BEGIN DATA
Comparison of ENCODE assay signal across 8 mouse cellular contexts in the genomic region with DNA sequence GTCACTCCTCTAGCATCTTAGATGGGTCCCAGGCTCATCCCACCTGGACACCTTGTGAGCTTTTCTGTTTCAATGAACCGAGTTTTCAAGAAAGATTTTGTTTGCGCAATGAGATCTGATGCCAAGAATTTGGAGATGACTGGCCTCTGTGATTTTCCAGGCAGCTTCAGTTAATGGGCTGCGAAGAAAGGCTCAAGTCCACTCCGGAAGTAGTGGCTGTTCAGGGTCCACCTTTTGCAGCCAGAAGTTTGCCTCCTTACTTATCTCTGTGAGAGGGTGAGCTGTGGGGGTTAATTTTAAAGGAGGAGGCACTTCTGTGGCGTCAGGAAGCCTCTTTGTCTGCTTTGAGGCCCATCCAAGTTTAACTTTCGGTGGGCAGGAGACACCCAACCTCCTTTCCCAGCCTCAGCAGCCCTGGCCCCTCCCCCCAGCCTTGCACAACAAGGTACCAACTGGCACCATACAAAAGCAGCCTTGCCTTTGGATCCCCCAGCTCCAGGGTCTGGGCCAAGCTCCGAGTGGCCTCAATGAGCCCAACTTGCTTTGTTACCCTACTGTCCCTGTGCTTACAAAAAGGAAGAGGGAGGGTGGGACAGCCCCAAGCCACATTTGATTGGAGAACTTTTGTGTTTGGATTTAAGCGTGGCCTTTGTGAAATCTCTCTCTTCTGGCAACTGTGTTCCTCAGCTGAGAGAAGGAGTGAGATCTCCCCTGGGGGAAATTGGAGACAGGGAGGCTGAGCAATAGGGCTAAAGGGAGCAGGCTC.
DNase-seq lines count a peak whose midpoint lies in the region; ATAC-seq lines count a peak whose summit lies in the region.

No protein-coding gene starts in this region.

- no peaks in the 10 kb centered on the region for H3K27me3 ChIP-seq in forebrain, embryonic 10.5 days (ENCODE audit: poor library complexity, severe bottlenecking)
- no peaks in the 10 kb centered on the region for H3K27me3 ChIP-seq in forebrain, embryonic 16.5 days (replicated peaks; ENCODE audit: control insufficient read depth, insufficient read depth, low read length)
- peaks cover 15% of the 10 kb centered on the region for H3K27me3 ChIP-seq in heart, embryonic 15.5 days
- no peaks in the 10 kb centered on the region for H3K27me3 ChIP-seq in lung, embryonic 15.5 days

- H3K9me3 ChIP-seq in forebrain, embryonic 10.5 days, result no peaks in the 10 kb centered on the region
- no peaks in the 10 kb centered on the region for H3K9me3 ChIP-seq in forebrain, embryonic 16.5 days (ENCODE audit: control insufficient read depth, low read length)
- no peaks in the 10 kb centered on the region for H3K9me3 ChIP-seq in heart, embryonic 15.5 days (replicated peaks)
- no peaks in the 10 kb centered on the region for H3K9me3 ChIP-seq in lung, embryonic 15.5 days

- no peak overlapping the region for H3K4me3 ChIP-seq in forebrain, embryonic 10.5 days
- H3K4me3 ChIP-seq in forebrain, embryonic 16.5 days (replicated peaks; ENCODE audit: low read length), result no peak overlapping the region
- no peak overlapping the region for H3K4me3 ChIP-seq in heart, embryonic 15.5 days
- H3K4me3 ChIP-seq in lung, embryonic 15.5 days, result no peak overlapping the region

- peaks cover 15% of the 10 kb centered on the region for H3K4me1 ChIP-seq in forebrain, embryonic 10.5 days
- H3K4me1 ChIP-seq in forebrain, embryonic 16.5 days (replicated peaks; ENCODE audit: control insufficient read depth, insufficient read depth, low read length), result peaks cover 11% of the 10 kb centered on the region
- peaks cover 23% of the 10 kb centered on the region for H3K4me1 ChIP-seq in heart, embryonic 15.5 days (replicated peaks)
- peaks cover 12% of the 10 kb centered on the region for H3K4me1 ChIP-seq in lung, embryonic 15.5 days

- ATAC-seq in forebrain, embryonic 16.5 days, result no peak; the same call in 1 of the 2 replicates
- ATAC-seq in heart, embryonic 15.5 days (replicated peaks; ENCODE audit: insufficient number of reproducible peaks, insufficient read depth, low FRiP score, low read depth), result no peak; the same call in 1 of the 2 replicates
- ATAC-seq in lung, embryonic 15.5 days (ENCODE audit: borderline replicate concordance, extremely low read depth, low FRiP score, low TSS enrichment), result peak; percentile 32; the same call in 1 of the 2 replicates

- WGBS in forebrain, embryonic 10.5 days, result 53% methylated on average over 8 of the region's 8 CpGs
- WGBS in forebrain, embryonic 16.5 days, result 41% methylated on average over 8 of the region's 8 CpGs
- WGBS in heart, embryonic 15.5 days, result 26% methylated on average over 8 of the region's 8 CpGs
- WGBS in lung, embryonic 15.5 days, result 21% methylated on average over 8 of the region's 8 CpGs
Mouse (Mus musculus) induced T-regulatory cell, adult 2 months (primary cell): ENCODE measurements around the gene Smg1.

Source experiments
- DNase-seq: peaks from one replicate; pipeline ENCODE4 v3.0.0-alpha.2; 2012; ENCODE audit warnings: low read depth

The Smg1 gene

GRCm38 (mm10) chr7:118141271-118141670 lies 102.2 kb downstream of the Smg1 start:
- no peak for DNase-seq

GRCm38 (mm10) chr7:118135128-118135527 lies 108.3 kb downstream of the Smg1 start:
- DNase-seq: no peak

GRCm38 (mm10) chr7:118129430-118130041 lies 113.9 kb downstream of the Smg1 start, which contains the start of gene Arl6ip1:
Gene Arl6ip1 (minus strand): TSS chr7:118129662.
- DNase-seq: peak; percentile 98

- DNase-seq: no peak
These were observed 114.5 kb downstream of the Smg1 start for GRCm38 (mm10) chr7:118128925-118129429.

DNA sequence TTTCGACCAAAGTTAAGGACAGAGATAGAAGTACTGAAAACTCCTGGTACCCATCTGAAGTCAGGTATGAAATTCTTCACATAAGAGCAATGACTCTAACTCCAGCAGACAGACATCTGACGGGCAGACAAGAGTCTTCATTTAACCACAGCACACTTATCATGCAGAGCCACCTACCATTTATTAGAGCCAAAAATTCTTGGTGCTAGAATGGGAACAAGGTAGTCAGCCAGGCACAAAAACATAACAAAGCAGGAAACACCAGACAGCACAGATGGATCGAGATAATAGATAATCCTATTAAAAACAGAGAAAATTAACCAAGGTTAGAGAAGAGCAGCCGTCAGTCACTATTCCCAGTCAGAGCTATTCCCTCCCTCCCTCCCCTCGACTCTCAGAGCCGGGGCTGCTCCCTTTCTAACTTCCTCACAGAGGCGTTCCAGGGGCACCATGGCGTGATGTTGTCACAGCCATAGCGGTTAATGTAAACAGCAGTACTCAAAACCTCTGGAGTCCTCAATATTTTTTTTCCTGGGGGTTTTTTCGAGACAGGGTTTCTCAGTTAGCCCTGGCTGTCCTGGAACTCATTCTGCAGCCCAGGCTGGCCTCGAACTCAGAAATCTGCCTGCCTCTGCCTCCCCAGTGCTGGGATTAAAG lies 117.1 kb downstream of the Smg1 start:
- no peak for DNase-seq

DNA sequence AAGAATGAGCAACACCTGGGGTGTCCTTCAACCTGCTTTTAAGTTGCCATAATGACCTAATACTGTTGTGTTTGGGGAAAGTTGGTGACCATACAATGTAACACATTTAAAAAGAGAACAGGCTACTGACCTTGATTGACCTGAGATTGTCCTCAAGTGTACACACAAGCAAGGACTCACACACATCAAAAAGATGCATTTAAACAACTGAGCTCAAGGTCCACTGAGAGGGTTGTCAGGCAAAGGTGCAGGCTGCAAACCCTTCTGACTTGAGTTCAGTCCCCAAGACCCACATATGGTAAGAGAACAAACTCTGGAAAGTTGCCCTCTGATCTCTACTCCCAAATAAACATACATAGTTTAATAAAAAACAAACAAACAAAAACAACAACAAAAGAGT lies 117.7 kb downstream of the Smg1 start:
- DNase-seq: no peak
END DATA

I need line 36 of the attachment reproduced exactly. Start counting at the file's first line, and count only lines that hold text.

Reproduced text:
Gene Arl6ip1 (minus strand): TSS chr7:118129662.